Cri-du-chat syndrome

Healthcare/Doctors

What specialist doctors should I see with Cri-du-chat syndrome?

Individuals with Cri-du-chat syndrome should receive regular primary care through a pediatrician, family doctor or other primary care physician. Individuals with Cri-du-chat syndrome may also benefit from evaluation by a medical geneticist and genetic counseling. A medical geneticist may be able to help ensure that an individual with Cri-du-chat syndrome is seen by all of the appropriate specialists. A medical geneticist can be found by asking your doctor for a referral or looking on the American College of Medical Geneticists website . Genetic counselors in the United States can be found on the National Society of Genetic Counselors website. Genetic counselors in Canada can be found at the Canadian Association of Genetic Counselors website.

The specific specialists an individual with Cri-du-chat syndrome should see is somewhat dependent on the specific symptoms an individual has. For example, a child with difficulty feeding as a newborn may benefit from therapy intervention in the first few weeks of life. Some individuals with Cri-du-chat syndrome may have hearing loss and would benefit from seeing an audiologist. It is recommended that all individuals with Cri-du-chat syndrome receive early intervention services in the form of physical, occupational and speech therapy services as appropriate, as well as receive whatever educational support is available through school to maximize a child's developmental and learning potential.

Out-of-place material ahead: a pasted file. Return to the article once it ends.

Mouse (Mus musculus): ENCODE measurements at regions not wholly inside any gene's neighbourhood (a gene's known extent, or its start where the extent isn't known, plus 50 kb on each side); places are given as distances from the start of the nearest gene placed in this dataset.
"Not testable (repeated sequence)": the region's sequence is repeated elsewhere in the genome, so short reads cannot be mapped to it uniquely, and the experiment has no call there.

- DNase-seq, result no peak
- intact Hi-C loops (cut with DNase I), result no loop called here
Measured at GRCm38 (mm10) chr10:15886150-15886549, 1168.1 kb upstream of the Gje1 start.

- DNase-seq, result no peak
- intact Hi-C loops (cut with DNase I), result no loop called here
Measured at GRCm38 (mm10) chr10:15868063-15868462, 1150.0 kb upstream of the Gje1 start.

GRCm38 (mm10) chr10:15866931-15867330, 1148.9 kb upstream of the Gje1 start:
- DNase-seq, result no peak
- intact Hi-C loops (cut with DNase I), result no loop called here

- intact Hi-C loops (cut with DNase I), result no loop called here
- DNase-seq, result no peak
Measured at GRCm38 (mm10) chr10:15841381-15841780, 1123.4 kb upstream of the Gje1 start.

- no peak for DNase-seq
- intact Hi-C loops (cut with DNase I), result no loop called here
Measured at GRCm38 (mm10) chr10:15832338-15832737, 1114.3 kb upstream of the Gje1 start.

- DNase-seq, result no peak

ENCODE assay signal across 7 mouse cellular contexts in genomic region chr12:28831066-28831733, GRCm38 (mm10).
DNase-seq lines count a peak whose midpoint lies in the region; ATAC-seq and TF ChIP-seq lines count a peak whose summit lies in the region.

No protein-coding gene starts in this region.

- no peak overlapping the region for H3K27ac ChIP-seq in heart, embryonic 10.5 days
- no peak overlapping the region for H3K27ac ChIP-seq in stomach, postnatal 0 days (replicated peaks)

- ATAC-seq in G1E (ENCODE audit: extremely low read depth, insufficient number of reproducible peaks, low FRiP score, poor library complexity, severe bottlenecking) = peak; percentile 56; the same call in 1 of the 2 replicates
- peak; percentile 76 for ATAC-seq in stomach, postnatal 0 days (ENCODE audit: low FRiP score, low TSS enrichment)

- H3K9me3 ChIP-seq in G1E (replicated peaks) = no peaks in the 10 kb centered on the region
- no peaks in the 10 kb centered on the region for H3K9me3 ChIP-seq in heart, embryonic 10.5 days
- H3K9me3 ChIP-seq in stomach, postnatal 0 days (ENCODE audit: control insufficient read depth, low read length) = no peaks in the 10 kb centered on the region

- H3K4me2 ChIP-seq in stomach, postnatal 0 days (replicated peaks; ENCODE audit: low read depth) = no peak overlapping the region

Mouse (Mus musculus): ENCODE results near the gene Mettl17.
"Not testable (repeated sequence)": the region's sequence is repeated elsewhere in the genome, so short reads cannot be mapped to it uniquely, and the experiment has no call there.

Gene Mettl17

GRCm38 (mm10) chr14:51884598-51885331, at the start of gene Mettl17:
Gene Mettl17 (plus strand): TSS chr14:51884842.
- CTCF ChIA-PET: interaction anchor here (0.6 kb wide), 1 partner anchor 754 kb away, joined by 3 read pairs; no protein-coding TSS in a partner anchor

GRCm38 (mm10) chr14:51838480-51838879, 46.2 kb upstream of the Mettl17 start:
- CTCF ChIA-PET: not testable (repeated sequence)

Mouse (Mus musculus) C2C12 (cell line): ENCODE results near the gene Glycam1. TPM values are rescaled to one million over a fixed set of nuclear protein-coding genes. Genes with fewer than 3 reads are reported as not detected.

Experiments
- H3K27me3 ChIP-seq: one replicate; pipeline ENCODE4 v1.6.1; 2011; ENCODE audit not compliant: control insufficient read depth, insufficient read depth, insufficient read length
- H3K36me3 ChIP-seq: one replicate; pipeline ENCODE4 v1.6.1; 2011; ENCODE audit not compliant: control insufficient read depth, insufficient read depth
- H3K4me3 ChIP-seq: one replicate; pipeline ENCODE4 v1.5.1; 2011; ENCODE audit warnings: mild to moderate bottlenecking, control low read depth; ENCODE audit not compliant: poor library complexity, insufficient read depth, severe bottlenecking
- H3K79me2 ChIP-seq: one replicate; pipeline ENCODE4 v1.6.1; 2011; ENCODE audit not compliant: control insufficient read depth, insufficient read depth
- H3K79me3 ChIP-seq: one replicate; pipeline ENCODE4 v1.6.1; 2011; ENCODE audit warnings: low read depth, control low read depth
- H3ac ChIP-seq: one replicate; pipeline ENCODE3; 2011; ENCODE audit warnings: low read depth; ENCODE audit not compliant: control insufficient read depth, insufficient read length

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If my child has Cri-du-chat syndrome, what should my doctor know about managing the disease?

If my child has Cri-du-chat syndrome, what should my doctor know about managing the disease?

If your child has Cri-du-chat syndrome his or her doctor should be familiar with the specific set of symptoms and health problems affecting your child, and ensure that your child is managed by the appropriate medical specialists. This often involves evaluation by a medical geneticist and genetic counseling.

It is important for doctors caring for individuals with Cri-du-chat syndrome to know that anesthesia (pain management during surgery) can be challenging to manage in people with Cri-du-chat syndrome because of possible differences in their airway. In the first year of life, respiratory (lung) and intestinal (gut) infections are common in children with Cri-du-chat syndrome. Their doctor should be aware of these symptoms and help monitor for infections and treat as appropriate. The doctor should expect that the child with Cri-du-chat syndrome may have developmental and/or learning problems and be able to refer to interventional services such as physical, occupational and speech therapy as appropriate.

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